Each voice speaks its own truth, and together they blend in contemplation.
Reviewed by Bob Jones, June 9, 2012
Japanese-German pianist Kimiko Ishizaka has punctuated her lifelong career with a unique turn on the redoubtable Goldberg Variations of J. S. Bach. Teaming up with the versatile and gifted Canadian sound engineer Anne-Marie Sylvestre, she has made this striking recording available to all of us, for free. The populists among us will loudly cheer the open-source format. I liked being able to download it, at an average of about 215 kbps, for nothing at all. But if access to it were the whole story, it would quickly run its course. The thing to know about this offering is that it materially adds to the library of available audio versions of this masterpiece. Whether you read this review or not, download the recording now, and delight in it for life.
Ms. Ishizaka and Ms. Sylvestre have exploited the luxury of capturing Bösendorfer’s 97-key “commanding flagship” 290 Imperial grand piano in Teldex Studio’s cavernous 5,000 square foot recording hall in Berlin. Let’s just say that the instrument and the room are parts of the success of this endeavor. Their rich sonority, coaxed by the pianist’s touch and the tonmeister’s ear, resonates warmly.
For anyone who trudges through this entire review, I’ll orient you by saying that my familiarity with the Goldberg Variations comes from Glenn Gould’s 1955 and 1980 bookend recordings, and by the strings transcription by Sitkovetsky. All of these are intentionally distinctive, idiosyncratic even, as much about the artists as about the music. If you know the work through recordings by others, you will bring another sensibility both to Ms. Ishizaka’s performance and to my thoughts on it.
About repeats: she takes all of them (except at the end), and they are always welcome. They plump up the recording to an hour and eighteen minutes, and if you love this music, you will appreciate every second of Ms. Ishizaka’s presentation of it.
My impressions for each movement follow.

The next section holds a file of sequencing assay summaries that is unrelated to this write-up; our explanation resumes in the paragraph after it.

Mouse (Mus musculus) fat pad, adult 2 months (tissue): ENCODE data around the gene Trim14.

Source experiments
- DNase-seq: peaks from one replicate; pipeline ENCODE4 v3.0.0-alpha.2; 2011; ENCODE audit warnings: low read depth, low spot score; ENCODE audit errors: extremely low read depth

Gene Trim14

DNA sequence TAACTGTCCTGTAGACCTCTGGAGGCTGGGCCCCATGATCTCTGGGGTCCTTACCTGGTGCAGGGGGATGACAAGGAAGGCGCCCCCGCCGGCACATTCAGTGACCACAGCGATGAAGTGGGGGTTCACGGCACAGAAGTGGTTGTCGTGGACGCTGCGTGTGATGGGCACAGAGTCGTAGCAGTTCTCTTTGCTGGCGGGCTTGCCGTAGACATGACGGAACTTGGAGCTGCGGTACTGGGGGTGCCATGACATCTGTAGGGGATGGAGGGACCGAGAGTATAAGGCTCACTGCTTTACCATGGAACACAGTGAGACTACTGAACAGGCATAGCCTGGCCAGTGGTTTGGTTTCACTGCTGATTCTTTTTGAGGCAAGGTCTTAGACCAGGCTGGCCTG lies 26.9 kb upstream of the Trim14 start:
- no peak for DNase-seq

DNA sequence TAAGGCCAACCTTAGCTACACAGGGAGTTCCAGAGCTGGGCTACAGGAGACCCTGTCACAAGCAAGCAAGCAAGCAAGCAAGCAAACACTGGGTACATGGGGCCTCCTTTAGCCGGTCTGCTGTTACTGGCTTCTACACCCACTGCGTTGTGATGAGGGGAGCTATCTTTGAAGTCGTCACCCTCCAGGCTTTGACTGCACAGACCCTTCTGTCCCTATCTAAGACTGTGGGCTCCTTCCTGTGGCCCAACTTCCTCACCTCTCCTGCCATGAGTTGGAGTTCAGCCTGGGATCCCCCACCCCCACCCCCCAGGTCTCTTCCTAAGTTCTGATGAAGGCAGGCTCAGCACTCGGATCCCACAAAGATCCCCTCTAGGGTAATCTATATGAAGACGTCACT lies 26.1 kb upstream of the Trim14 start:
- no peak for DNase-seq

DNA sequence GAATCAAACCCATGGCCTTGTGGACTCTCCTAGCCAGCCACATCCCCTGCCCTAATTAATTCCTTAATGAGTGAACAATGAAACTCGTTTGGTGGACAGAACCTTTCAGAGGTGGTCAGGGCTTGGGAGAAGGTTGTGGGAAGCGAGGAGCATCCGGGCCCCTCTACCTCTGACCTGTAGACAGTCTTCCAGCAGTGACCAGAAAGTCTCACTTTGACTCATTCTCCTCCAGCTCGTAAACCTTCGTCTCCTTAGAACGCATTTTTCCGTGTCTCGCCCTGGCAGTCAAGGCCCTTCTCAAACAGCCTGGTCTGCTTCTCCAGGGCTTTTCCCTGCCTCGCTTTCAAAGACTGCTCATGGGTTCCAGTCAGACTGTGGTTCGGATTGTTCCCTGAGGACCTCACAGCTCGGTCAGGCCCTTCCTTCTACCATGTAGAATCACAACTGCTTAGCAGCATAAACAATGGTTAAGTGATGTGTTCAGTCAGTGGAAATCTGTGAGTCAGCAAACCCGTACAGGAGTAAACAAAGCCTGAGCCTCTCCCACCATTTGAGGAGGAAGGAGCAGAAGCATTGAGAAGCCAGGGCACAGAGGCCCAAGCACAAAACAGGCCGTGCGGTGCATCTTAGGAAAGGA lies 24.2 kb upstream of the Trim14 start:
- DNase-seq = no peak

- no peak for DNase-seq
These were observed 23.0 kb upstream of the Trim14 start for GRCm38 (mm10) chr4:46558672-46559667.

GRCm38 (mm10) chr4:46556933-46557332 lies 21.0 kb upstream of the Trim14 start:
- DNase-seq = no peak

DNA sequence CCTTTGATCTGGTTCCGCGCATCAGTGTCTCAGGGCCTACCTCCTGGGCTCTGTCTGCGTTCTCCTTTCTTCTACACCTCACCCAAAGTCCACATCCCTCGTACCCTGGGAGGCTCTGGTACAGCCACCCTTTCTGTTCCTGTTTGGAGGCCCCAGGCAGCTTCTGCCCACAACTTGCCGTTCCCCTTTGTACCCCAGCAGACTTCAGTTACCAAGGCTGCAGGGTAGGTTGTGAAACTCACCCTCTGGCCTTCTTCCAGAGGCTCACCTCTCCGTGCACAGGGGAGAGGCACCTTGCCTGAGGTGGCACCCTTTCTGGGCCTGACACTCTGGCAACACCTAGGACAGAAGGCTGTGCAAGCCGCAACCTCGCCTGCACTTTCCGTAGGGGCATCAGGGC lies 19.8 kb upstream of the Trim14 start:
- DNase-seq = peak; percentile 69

This feels like a gently guided tour through the transcendently lovely basis for the piece. Ms. Ishizaka is not burdened by punctilious Baroque meter whenever there is a moment to savor. She turns gracefully from one idea to the next, as if proudly showing you the next well appointed room in her house. This aria is a revelation.
She has power to spare on this one. Her Web site offers a video of her playing the entire variation – go watch it. This introduction of the brilliance to come proceeds with thrilling clarity and confident voicing. Are there two voices singing together, or is that one pianist?
She slows down and gives this variation its own setting in the piece, without trying to place it in context with variation 1, unlike Gould, who made a great show of a 3-beats-for-2 calculus. No, Ms. Ishizaka lingers on moments here, and like a conductor lovingly guiding her orchestra, she slides up scales to impart special transition status to some of them.
Variation 3 Canon on the unison
In the first of the work’s nine canons, we hear (at least in the repeats) the bass line more prominently than the echoed voices. The effect is to anchor us to the harmonic structure – to see it as a journey all its own – and to free the voices to float, sometimes almost unnoticed, above the fray. Note the difference in her choice with the canon on the octave.
This showy variation is fully sunlit, without much nuance or shading, but at about a minute, it serves as an amuse bouche for the bold strides coming next.
Ms. Ishizaka shows us she can step brightly through a jaunty Baroque meter when she needs to.
Variation 6 Canon on the second
The canon on the second is a surprise of careful steps, as if she were entering a secret garden hand-in-hand with a close friend a step behind her. I was nudged to stop and notice the transparent soundstage. When I close my eyes, the only place I could possibly be sitting is on the bench with her, my head where her head had to be as she played.
Here she shows us the grace of serial trills and lilting meter. One can imagine swaying briskly along a wide dappled woodland path. Gentle ending.
As in many of the variations, here she precedes the repeat with an ever so brief pause to let us regroup. Strong ending.
Variation 9 Canon on the third
We can hear twin sisters walking hand in hand through a gallery after hours.